about Phyllis Galembo and Carnival's history

Started out centuries ago as a result of a cross-cultural exchange, Carnival is still a way to get in touch with our roots and a chance to get in touch with each other. The meaning of the word dates back to the Italian tradition of holding a wild costume festival right before the first day of Lent. Because Catholics are not supposed to eat meat during Lent, they called their festival Carnevale or “to put away the meat”.

As time passed, carnivals in Italy became quite famous, and the practice spread to France, Spain, and all the Catholic countries in Europe. Then as the French, Spanish, and Portuguese began to take control of the Americas and other parts of the world, they brought with them their tradition of celebrating Carnival.

Masquerade by Phyllis Galembo 8

Masquerade by Phyllis Galembo 9

Once Columbus had steered his boat through Caribbean waters, it was only a few hundred years before the slave trade was well established. By the early 19th century, some six million slaves had been brought to the Caribbean. Between 1836 and 1917, indentured workers from Europe, west and central Africa, southern China, and India were brought to the Caribbean as laborers.

Important to Caribbean festival arts are the ancient African traditions of parading and moving in circles through villages in costumes and masks. Circling villages was believed to bring good fortune, to heal problems, and chill out angry relatives who had died and passed into the next world. Carnival traditions also borrow from the African tradition of putting together natural objects — bones, grasses, beads, shells, fabric — to create a piece of sculpture, a mask, or costume — with each object or combination of objects representing a certain idea or spiritual force.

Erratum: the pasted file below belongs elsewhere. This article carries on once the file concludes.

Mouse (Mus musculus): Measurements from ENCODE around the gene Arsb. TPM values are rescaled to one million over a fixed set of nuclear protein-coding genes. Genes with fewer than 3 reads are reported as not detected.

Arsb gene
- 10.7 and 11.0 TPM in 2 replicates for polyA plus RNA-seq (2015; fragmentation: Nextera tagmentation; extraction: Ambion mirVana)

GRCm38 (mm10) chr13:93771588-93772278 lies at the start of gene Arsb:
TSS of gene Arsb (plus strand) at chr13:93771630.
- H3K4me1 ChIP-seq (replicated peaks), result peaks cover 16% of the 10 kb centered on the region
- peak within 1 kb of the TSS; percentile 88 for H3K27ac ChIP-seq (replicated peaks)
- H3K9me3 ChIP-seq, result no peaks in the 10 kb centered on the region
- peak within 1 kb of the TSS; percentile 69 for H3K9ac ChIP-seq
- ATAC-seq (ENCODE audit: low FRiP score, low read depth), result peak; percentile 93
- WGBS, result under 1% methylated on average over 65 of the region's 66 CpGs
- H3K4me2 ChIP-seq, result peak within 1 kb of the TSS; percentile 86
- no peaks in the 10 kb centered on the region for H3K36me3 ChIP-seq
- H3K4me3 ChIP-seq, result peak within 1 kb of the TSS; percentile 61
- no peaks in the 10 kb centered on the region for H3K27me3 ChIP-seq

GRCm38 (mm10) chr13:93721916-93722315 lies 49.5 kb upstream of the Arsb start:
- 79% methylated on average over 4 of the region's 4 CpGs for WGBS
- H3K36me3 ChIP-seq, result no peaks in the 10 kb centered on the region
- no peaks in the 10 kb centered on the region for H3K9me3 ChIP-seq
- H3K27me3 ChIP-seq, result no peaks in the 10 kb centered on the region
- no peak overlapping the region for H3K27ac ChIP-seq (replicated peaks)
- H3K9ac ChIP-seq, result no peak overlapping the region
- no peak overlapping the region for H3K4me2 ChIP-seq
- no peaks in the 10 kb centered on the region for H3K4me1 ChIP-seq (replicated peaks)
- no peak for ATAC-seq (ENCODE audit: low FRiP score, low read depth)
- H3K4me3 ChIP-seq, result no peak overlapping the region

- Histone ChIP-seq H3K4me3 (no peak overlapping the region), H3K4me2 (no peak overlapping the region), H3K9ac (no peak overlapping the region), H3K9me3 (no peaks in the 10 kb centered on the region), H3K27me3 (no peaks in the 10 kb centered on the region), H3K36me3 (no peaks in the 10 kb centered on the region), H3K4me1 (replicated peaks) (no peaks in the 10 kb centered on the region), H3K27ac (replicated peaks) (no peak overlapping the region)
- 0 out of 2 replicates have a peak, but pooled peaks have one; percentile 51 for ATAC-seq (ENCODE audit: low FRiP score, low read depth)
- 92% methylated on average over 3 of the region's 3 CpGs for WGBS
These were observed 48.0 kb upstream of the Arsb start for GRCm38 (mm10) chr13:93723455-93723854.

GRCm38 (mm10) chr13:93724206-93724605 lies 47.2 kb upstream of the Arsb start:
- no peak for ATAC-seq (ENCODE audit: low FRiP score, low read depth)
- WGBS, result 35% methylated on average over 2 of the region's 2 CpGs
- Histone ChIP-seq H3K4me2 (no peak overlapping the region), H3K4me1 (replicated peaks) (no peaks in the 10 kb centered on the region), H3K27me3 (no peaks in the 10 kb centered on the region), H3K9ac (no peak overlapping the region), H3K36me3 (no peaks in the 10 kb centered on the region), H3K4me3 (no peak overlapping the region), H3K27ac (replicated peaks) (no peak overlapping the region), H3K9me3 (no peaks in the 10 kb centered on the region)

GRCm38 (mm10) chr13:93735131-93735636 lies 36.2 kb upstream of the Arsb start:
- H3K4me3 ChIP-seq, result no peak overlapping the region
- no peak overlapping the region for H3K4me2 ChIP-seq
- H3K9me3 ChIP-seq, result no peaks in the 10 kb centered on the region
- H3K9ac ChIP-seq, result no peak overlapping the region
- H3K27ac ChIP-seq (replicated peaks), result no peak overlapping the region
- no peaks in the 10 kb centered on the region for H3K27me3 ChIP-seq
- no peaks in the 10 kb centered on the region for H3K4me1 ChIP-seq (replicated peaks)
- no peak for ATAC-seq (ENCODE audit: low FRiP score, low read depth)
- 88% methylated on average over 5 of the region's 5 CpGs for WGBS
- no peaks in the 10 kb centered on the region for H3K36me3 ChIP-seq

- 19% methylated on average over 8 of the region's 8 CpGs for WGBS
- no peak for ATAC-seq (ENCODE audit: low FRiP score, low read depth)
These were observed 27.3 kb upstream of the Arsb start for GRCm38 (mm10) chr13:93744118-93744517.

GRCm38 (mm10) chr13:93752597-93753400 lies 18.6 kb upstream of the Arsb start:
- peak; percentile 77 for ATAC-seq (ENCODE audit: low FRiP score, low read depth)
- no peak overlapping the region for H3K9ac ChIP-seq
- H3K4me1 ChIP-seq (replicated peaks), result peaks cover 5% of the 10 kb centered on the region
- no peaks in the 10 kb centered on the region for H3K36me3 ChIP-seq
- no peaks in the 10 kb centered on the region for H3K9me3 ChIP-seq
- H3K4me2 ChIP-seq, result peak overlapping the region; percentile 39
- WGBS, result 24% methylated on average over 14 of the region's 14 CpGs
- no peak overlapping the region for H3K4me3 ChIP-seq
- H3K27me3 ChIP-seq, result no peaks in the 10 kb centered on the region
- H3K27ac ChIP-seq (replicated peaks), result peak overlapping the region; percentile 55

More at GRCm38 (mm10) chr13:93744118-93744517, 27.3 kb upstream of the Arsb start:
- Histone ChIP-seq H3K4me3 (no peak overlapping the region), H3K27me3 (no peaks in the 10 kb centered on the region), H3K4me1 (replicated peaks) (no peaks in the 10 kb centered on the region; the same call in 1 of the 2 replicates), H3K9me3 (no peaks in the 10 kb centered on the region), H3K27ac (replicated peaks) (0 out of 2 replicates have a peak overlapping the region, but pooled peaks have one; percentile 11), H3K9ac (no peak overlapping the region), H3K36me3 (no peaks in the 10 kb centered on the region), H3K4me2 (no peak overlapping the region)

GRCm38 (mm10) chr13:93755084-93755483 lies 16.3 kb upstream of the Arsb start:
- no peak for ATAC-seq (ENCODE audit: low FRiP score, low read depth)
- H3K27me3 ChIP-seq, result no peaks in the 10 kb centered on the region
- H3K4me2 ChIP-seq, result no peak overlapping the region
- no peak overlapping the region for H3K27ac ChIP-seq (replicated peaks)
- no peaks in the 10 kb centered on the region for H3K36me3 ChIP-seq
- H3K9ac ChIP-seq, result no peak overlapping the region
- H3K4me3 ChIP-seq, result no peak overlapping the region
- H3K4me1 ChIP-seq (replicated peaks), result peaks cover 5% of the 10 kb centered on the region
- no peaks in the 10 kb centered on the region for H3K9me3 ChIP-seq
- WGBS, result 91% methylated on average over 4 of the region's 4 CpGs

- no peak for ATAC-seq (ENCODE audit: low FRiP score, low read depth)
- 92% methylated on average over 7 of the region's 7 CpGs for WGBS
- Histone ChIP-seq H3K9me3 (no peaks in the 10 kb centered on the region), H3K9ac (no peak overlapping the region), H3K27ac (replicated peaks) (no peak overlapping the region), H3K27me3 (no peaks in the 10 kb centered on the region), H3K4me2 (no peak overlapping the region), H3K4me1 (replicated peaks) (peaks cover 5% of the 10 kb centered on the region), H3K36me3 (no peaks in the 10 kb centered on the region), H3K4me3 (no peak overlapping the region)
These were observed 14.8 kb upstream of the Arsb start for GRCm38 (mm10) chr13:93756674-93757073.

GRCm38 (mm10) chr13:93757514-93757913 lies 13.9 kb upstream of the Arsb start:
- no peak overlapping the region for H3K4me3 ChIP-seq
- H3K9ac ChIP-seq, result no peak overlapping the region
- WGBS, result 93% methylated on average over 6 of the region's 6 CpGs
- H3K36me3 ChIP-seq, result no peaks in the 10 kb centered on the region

Gelede Masquerade, Agonli-Houegbo Village, Benin

Ekpo, Calabar, Nigeria

Fascinated by masquerading rituals in Africa and the Caribbean, the photographer Phyllis Galembo, now a professor of fine art at Albany University in New York, has spent more than 20 years capturing the masquerade’s myriad forms, following festivals and carnivals across Nigeria, Benin, Ghana, Sierra Leone and Burkina Faso, and combining art and anthropology.

She collected Halloween costumes for over 15 years before starting to work on traditional religions in Nigeria, Haiti and Brazil:

“I went back to Nigeria and after having photographed priests and priestesses there I focused on masquerade dancers in Benin, Voodoun and Jacmel Carnival in Haiti and a lot of other colourful, energetic places.

Egungun, Adandokpodji Village, Benin

Gwarama Masquerade, Yegueresso Village, Burkina Faso

I do focus on the artistic and aesthetic side first, but I’m also very interested in the story behind the colourful costumes. Colour is a large part of the costume and the ritual. Elements like colour, light and the right background strengthen the photo and the narrative.

It’s only staged in that I have to get the local’s permission to pose first. Then I have my portable studio, which makes it possible to bring the colours to light this much. So I only use my materials for technical reasons, it’s not staged: I set the stage and that’s it.

Masquerade by Phyllis Galembo


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